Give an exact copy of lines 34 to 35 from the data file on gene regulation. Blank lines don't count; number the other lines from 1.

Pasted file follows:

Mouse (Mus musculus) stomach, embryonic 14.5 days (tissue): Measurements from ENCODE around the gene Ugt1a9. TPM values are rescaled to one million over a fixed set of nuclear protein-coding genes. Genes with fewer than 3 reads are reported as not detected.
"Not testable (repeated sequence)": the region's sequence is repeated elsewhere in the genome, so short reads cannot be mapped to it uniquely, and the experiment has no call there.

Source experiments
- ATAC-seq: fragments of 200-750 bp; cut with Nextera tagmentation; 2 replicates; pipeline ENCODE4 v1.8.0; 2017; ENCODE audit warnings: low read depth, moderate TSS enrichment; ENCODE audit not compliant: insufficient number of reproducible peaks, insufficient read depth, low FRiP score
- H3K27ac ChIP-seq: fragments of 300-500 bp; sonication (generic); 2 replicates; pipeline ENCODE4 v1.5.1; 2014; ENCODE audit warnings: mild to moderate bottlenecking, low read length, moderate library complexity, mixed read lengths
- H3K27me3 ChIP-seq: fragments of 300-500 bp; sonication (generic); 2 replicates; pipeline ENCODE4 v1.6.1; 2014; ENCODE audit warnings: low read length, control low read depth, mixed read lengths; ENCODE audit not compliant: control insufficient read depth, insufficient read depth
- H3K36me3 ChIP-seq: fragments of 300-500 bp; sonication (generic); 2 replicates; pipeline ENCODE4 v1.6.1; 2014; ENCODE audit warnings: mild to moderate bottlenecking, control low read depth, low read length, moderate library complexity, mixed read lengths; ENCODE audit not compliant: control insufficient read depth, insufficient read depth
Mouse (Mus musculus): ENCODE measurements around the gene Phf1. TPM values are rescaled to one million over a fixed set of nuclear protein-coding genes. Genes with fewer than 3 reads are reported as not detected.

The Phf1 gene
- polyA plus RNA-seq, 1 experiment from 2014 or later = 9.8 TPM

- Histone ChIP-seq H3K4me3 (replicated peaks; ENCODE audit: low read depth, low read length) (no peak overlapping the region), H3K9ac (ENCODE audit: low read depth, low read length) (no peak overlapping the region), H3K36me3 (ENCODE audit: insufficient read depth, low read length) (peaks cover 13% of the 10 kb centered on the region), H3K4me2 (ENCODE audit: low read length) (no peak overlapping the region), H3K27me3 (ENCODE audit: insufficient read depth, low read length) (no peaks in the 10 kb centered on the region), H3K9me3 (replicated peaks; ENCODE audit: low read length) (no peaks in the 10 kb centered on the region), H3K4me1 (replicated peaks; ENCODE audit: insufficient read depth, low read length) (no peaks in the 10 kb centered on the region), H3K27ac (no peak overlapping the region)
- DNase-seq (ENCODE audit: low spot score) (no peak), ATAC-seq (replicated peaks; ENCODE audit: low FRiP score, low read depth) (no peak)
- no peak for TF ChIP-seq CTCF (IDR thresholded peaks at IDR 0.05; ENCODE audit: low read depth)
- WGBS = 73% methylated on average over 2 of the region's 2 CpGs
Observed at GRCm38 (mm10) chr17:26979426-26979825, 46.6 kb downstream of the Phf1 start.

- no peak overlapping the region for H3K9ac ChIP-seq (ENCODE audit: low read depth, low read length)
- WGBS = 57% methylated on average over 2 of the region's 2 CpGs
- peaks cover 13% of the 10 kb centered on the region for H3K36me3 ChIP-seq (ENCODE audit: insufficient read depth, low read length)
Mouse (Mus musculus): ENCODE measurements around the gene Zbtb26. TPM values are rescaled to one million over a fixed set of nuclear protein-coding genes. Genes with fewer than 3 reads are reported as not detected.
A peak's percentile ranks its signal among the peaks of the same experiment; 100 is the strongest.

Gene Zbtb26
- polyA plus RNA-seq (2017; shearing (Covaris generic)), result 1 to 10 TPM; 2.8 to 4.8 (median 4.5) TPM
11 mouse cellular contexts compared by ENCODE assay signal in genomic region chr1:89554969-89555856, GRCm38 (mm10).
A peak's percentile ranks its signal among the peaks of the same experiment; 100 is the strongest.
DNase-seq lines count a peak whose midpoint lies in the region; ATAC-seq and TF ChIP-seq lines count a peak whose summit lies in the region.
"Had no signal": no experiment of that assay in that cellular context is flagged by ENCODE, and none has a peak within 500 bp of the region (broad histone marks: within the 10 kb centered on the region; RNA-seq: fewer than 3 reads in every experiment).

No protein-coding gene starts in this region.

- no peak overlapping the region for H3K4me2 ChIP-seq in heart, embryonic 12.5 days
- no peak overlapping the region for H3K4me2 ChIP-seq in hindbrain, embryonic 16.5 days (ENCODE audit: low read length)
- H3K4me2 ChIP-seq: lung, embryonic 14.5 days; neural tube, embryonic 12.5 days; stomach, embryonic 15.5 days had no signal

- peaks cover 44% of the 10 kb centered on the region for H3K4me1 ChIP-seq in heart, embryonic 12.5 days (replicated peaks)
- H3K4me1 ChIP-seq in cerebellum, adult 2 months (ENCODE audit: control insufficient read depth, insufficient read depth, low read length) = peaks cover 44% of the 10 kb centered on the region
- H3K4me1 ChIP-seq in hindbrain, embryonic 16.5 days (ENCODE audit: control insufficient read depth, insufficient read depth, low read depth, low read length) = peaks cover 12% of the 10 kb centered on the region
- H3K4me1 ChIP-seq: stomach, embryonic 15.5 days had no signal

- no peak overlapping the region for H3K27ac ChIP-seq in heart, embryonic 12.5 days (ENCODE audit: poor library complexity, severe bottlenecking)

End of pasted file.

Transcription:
- H3K4me1 ChIP-seq: stomach, embryonic 15.5 days had no signal

- no peak overlapping the region for H3K27ac ChIP-seq in heart, embryonic 12.5 days (ENCODE audit: poor library complexity, severe bottlenecking)